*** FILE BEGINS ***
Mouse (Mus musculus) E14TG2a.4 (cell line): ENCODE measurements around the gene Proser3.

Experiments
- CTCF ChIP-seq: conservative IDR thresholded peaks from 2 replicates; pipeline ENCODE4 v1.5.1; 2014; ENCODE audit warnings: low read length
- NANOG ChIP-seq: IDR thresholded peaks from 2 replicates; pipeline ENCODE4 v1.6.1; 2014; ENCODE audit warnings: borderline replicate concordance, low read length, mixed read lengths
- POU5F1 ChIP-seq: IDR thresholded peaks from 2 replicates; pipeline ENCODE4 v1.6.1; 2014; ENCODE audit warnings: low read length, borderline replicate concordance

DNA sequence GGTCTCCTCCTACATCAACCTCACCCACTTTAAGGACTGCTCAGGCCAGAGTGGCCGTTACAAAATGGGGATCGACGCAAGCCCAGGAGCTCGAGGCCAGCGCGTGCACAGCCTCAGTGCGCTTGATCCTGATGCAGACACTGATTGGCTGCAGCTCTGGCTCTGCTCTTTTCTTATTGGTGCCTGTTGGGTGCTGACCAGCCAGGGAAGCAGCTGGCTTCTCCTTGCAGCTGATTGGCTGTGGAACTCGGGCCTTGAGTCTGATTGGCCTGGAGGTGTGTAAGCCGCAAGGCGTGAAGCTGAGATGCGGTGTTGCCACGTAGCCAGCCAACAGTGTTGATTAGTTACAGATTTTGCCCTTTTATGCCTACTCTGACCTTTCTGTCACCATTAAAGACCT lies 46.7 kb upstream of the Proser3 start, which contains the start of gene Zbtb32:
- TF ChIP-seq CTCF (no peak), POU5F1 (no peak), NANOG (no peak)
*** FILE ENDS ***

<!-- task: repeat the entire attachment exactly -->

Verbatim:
Mouse (Mus musculus) E14TG2a.4 (cell line): ENCODE measurements around the gene Proser3.

Experiments
- CTCF ChIP-seq: conservative IDR thresholded peaks from 2 replicates; pipeline ENCODE4 v1.5.1; 2014; ENCODE audit warnings: low read length
- NANOG ChIP-seq: IDR thresholded peaks from 2 replicates; pipeline ENCODE4 v1.6.1; 2014; ENCODE audit warnings: borderline replicate concordance, low read length, mixed read lengths
- POU5F1 ChIP-seq: IDR thresholded peaks from 2 replicates; pipeline ENCODE4 v1.6.1; 2014; ENCODE audit warnings: low read length, borderline replicate concordance

DNA sequence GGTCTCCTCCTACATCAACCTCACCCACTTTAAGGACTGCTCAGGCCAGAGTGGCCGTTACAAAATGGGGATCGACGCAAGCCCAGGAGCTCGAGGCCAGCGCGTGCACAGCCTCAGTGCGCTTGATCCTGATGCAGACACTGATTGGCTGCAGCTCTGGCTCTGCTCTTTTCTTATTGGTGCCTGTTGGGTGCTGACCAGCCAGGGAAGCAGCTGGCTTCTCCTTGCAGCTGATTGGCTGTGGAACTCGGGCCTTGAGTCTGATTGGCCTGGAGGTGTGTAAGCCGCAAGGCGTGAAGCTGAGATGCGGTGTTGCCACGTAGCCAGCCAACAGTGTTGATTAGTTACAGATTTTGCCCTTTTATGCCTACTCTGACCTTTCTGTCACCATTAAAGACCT lies 46.7 kb upstream of the Proser3 start, which contains the start of gene Zbtb32:
- TF ChIP-seq CTCF (no peak), POU5F1 (no peak), NANOG (no peak)